So. Many. Programs.
What’s all this stuff running after I boot Windows?
When you start Windows, you’re starting much more than an operating system.
In addition to Windows itself, many installed applications have tools or utilities or components that start automatically with the system, or later when you sign in.
Since every system is different, I can’t tell you what’s running on your machine, but I can tell you what kinds of things contribute to all that “stuff” you see.
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Programs running after boot
Windows runs many, many programs on startup. Several are required by the software you’ve installed or use. Some are installed by software you’ve added and aren’t technically required, but run on startup anyway. Start with the Startup apps tab in Windows Task Manager to identify common items that are generally safe to disable. For a deeper dive, run the Autoruns utility, but take a full system image backup before changing anything.
Tools you use
Many startup tasks are necessary to carry out the things you expect your computer to do.
For example, if you run a messaging app of some sort, chances are you’ll want it to be running as soon as the computer starts. Similarly, tools like Dropbox and OneDrive have components that need to run automatically so they can provide the functionality you expect.
Your backup software is another good example. If you have it configured to back up automatically, one of the common approaches is to launch a helper app at startup time that then starts the backup when conditions are right.
Tools you don’t use
Many programs you have don’t need to run automatically at all, but they add themselves to your startup menu anyway, slowing things down.
Some are benign but unnecessary. For example, I might have a messaging program installed because I use it once in a while, but that doesn’t mean I want it running all the time. But the program assumes I do, and starts automatically anyway.
Some are annoying because they’re unnecessary. For example, many software packages launch utilities checking for updates to the software. Updates are necessary, but checking every single time I sign in is not. (Checking when I run the program is my preferred alternative.)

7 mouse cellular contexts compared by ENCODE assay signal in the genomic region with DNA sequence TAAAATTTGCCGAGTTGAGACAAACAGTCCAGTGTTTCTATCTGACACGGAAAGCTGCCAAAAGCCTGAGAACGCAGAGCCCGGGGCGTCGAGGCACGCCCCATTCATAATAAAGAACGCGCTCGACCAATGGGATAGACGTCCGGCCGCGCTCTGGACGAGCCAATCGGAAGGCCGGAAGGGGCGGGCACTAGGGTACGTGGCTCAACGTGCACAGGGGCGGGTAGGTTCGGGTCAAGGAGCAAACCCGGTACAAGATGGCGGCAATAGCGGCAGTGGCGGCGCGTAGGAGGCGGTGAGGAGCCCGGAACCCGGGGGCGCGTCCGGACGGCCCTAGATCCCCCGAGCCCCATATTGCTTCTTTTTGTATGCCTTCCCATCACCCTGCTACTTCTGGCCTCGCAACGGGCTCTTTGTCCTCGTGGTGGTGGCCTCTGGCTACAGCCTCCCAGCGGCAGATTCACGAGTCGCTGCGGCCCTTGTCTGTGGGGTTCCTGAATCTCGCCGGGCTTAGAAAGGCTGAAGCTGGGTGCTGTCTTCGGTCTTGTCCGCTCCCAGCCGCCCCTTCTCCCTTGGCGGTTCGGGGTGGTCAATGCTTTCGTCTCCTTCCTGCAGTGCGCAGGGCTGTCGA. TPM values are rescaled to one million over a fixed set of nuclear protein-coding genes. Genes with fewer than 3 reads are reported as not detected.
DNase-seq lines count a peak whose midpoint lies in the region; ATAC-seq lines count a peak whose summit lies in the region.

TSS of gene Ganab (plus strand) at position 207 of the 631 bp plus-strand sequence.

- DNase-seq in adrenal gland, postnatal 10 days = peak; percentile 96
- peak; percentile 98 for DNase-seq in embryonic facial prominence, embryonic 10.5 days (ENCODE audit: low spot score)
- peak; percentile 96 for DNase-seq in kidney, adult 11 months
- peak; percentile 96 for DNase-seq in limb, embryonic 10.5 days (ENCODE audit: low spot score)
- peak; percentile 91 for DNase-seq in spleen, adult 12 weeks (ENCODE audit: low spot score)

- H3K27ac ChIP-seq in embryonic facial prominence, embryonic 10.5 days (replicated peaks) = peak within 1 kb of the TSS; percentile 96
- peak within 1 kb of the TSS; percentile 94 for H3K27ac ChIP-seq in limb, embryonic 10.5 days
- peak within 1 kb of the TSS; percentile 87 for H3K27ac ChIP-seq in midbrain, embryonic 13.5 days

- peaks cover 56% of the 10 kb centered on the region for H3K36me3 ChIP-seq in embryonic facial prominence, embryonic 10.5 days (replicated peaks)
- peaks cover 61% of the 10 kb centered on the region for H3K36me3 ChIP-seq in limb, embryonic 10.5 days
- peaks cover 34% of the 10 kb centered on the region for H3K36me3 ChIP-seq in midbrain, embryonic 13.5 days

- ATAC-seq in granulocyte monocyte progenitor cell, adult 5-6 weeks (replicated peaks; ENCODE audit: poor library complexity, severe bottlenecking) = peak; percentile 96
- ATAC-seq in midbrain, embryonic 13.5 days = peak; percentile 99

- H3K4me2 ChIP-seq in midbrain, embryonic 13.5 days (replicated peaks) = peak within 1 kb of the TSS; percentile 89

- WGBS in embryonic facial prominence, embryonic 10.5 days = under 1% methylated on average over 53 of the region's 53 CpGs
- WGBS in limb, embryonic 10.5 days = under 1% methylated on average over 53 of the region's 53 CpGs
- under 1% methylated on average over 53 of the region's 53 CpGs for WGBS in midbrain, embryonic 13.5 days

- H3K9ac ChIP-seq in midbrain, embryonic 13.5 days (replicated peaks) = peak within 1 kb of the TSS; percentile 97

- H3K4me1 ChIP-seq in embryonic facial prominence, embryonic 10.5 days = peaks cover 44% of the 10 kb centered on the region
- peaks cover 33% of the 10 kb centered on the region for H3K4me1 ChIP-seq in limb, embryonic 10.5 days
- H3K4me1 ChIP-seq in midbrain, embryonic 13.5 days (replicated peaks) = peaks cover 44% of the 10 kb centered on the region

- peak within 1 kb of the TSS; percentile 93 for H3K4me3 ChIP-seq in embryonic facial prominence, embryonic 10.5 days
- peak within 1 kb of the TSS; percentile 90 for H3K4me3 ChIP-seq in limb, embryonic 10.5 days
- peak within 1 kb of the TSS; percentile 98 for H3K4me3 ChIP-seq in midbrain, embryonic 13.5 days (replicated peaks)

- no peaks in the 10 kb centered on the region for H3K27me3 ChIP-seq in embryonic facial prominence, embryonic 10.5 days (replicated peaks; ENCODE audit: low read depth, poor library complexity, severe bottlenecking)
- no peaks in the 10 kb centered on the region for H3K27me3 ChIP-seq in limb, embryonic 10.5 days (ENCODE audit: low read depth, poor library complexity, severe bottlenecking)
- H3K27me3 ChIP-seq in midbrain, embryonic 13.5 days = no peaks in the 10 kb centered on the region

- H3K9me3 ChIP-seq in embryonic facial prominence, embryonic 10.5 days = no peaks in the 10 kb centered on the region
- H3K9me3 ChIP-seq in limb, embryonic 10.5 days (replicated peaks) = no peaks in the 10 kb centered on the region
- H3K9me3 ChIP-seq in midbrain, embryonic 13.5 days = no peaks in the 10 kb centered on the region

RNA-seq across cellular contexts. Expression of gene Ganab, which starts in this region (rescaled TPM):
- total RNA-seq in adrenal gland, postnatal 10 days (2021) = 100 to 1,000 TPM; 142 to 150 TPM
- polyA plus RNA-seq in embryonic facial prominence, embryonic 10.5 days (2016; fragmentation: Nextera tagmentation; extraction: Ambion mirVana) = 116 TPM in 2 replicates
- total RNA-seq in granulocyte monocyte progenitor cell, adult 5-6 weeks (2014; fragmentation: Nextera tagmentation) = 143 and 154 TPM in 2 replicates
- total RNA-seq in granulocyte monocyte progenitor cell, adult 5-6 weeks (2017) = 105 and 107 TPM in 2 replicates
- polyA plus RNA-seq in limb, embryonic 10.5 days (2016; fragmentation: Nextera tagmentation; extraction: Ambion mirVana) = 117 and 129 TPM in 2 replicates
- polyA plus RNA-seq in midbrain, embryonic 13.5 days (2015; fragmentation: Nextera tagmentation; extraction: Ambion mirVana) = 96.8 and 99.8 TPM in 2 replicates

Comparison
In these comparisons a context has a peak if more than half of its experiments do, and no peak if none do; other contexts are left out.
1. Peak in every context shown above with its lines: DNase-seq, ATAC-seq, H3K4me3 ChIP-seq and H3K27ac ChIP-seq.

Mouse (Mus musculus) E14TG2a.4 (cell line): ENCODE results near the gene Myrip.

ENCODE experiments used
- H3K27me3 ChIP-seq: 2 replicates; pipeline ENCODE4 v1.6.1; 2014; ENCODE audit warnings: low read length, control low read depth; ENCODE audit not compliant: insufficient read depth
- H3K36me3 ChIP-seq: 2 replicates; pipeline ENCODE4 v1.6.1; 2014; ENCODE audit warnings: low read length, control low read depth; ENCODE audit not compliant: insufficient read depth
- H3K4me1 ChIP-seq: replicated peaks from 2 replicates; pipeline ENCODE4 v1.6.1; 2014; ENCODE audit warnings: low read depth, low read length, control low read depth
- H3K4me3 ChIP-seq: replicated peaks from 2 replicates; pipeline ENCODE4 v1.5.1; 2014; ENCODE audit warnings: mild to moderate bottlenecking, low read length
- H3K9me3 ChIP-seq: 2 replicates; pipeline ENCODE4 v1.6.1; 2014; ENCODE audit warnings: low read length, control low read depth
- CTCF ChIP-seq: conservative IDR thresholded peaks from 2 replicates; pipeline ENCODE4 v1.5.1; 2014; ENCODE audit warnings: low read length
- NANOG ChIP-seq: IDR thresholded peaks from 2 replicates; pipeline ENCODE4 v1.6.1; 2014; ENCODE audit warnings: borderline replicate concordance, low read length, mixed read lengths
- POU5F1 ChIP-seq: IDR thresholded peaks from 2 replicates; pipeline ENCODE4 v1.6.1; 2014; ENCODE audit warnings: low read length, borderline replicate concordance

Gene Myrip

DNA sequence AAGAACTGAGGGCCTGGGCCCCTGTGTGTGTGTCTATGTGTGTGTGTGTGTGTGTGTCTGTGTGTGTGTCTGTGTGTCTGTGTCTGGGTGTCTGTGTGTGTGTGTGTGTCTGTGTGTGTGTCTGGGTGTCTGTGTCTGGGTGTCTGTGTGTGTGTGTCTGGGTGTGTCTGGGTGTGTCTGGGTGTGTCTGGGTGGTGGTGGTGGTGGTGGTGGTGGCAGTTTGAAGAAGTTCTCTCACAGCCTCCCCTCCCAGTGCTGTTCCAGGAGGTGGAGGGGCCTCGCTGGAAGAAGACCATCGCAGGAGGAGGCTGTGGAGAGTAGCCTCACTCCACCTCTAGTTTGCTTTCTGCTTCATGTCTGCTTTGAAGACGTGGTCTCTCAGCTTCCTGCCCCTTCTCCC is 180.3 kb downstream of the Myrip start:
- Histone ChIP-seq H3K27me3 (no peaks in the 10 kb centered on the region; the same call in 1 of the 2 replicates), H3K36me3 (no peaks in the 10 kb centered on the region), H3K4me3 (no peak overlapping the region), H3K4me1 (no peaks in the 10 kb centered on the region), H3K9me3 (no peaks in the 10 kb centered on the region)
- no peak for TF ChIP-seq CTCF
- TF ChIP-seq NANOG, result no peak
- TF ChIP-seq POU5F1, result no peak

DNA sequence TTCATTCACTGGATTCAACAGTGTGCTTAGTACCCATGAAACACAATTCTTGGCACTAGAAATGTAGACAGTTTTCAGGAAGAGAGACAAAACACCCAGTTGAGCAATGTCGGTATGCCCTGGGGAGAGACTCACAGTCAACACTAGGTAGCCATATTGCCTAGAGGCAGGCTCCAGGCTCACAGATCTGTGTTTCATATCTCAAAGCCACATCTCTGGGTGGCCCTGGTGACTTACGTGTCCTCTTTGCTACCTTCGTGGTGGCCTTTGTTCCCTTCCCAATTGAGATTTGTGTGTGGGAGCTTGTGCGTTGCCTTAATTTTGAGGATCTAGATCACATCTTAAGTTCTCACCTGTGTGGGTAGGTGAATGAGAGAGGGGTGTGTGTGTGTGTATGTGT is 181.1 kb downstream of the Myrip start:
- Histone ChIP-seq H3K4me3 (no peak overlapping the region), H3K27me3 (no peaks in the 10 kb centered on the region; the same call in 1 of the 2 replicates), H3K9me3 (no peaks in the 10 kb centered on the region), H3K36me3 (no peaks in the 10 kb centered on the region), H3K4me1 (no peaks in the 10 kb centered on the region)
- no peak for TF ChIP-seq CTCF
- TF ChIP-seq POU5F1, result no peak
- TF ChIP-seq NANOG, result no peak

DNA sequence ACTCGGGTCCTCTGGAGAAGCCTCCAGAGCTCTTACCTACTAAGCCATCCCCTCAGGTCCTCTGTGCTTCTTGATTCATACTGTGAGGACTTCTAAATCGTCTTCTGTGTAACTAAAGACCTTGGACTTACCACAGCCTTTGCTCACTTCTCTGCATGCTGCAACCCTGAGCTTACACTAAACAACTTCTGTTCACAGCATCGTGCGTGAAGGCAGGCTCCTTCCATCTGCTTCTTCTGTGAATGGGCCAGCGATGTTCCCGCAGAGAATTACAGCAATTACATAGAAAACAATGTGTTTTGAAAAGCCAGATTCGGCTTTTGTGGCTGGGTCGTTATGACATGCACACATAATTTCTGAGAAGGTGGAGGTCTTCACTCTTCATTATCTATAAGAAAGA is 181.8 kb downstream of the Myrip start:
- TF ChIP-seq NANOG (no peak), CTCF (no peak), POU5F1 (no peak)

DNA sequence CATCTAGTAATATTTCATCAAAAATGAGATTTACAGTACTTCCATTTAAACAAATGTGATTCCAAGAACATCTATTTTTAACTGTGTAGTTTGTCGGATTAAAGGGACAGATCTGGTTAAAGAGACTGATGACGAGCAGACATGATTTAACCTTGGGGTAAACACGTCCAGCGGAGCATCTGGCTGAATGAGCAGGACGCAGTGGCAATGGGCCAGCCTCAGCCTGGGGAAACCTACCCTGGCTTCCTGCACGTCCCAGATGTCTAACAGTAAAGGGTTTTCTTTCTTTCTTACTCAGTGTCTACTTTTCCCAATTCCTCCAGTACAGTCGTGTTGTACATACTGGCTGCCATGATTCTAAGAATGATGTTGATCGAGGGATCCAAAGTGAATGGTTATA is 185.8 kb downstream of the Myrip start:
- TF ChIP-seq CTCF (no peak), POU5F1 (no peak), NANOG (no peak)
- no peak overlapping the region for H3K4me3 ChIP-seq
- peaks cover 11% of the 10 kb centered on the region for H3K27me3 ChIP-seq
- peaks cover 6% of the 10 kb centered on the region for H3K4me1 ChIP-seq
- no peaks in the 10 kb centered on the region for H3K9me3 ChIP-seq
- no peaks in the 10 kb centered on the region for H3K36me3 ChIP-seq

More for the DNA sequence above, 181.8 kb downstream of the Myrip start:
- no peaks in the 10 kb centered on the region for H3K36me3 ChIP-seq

And some are just wrong. I still don’t know why “acrotray.exe” (a utility associated with Adobe Acrobat) continues to run automatically and constantly on some of my machines no matter how many times I swat it away.
Swatting away startup tasks
In Windows 10 and 11, right-click on the Start button and then on Task Manager. There, click on the Start Up tab (on top in Windows 10, on the left in Windows 11).
This exposes the most common and easiest to control list of startup entries. You can disable or even delete items from the list so they don’t start up next time you reboot.
A much more extensive list can be exposed using a free tool called Autoruns. It is indeed a much more extensive (and risky) list.
This includes not only the items exposed by Task Manager, but almost every other item in Windows that runs automatically at boot or at sign-in.
The risk is this: some of those items that start automatically are required. They’re part of Windows itself. If they’re disabled, you can break Windows or even render your system unbootable.
So, what can you delete?
If you’re not sure, it’s safest to leave things alone.
Programs and components you can identify that aren’t part of Windows (or from Microsoft) are often safe to disable, usually resulting in only minor functionality loss if you even notice anything.
Disable or delete with caution. Only use Autoruns after having made a complete system image backup.
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